1. Build Change Directly into Your Infrastructure

    If you want to build an adaptive, resilient hybrid organization, composability is everything. 

    The Microsoft ecosystem is designed with this exact vision in mind. All apps and services are  designed to plug into a composable architecture. You can add, remove, and replace individual components as needed. 

    But, preparing for change requires more than a few choice IT investments. You’ll need to design for evolution from the get-go – building flexibility right into your underlying architecture. 

    2. Focus on Education & Empowerment 

    Technology moves fast, so you’ll need to make sure your IT infrastructure makes it easier for people to keep up with those changes, make informed decisions, and proactively solve problems.

    This means, you’ll need to make sure your infrastructure is designed to support knowledge sharing and high-speed learning.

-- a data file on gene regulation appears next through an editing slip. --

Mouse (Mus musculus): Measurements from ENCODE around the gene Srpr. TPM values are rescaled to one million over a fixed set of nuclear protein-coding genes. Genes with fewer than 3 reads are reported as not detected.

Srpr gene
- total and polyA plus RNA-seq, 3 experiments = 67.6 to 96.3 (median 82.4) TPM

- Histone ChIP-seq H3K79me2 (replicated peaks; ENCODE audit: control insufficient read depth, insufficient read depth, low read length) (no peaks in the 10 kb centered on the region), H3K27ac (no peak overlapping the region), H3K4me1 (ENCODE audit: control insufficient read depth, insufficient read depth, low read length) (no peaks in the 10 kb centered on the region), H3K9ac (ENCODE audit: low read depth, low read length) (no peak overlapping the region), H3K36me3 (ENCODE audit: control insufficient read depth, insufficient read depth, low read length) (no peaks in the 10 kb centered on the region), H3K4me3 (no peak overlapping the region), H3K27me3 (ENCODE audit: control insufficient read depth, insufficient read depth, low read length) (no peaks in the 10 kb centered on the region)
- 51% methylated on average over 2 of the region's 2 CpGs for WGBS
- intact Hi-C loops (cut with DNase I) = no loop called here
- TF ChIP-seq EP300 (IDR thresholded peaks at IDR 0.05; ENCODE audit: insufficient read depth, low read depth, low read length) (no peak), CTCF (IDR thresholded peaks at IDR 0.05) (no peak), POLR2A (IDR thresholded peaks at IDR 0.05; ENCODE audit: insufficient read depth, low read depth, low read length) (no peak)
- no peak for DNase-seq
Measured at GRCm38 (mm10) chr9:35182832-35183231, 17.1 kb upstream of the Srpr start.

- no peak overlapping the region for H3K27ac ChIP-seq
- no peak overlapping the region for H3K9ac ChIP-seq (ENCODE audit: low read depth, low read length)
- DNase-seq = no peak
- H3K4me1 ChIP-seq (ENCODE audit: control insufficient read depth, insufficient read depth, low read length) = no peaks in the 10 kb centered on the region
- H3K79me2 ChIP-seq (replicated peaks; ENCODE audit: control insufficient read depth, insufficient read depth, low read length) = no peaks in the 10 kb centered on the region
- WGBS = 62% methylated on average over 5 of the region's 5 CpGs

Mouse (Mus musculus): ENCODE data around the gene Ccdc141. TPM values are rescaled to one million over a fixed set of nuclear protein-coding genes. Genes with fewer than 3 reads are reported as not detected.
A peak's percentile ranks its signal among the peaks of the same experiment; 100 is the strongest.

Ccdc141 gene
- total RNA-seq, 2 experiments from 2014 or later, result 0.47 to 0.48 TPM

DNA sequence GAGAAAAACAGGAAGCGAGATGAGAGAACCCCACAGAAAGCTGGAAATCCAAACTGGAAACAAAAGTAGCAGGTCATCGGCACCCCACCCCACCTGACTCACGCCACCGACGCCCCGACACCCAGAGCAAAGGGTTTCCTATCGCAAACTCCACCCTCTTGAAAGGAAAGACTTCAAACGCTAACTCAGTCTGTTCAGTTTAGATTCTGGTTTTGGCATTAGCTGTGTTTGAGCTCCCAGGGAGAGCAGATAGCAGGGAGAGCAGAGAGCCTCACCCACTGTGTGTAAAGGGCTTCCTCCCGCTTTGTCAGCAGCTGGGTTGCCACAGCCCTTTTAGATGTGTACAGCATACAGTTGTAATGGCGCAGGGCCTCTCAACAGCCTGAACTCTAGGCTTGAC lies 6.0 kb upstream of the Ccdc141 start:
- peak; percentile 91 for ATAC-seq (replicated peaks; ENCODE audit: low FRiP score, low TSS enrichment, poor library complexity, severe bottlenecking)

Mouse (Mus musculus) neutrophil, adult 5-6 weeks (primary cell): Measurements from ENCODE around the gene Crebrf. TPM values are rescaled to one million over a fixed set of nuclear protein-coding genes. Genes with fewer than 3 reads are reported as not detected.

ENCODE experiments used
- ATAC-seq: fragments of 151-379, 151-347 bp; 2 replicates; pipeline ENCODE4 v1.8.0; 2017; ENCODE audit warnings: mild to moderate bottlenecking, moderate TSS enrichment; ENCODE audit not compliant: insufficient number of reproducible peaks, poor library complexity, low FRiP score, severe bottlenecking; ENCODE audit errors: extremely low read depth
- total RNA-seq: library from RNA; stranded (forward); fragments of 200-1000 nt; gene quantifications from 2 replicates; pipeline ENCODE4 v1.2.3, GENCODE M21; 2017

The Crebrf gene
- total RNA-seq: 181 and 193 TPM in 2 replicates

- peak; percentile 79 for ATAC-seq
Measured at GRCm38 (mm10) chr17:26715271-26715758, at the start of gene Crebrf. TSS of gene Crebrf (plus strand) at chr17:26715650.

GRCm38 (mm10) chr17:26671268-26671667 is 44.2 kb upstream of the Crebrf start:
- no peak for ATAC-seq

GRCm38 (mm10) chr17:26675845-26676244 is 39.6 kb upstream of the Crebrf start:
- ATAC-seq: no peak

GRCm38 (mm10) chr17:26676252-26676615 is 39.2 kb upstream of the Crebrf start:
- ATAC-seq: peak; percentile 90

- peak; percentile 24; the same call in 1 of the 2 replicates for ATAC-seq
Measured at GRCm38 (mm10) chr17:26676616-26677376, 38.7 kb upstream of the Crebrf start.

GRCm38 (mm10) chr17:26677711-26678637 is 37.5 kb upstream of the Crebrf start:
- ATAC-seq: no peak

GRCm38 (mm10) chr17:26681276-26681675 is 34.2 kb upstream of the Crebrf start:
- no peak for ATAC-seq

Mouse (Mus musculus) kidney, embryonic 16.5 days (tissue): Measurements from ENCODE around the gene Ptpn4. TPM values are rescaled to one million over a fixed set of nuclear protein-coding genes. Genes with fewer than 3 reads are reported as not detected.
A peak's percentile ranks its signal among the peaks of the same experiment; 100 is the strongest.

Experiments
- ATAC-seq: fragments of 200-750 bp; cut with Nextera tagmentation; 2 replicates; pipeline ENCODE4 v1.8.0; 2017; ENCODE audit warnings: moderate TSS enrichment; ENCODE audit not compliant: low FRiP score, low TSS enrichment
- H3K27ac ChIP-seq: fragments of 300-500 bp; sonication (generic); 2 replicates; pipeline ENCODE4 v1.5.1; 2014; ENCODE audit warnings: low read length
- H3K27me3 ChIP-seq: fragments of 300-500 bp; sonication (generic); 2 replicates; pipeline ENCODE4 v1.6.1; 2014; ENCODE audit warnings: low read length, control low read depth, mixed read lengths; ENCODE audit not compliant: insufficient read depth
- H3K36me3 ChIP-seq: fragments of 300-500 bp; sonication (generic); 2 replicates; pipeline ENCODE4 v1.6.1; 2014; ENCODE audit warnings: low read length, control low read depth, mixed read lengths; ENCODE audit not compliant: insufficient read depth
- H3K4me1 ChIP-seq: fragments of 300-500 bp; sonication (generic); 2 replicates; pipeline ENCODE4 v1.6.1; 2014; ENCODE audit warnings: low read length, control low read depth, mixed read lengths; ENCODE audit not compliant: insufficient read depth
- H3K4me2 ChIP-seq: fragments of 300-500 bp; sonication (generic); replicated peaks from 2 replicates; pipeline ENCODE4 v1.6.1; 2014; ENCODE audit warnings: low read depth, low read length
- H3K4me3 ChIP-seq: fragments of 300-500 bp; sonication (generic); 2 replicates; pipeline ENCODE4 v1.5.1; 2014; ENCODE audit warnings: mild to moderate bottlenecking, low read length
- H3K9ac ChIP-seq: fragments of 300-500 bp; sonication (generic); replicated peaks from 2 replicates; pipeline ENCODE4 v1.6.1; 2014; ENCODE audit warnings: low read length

Tools like Microsoft Viva, Teams, and D365 Guides can help hybrid orgs tackle critical skills gaps by making learning content more accessible. But, you’ll need to think about how you’ll enable access to learning materials – and where those materials are coming from. 

    As an example, if you’re setting up an ecosystem strategy in Viva Learning, you might enable original content via SharePoint, but you might also use a learning management system (LMS), and custom materials from a 3rd-party provider.

    Then, you’ll need to figure out how those materials will flow throughout your system, how you’ll manage compliance, and how people will interact with the system.

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    One thing that’s really great about the Microsoft ecosystem is that it allows you to capture data from every resource, process, and device supported by your infrastructure.

    Insights can be combined in different ways to help you understand how your system is performing against a wide range of goals. 

    3. Use Data to Inform Decisions

    Always use data to make decisions about your architecture. You’ll want to get a baseline of your current system – performance, costs, security posture, workloads, and so on.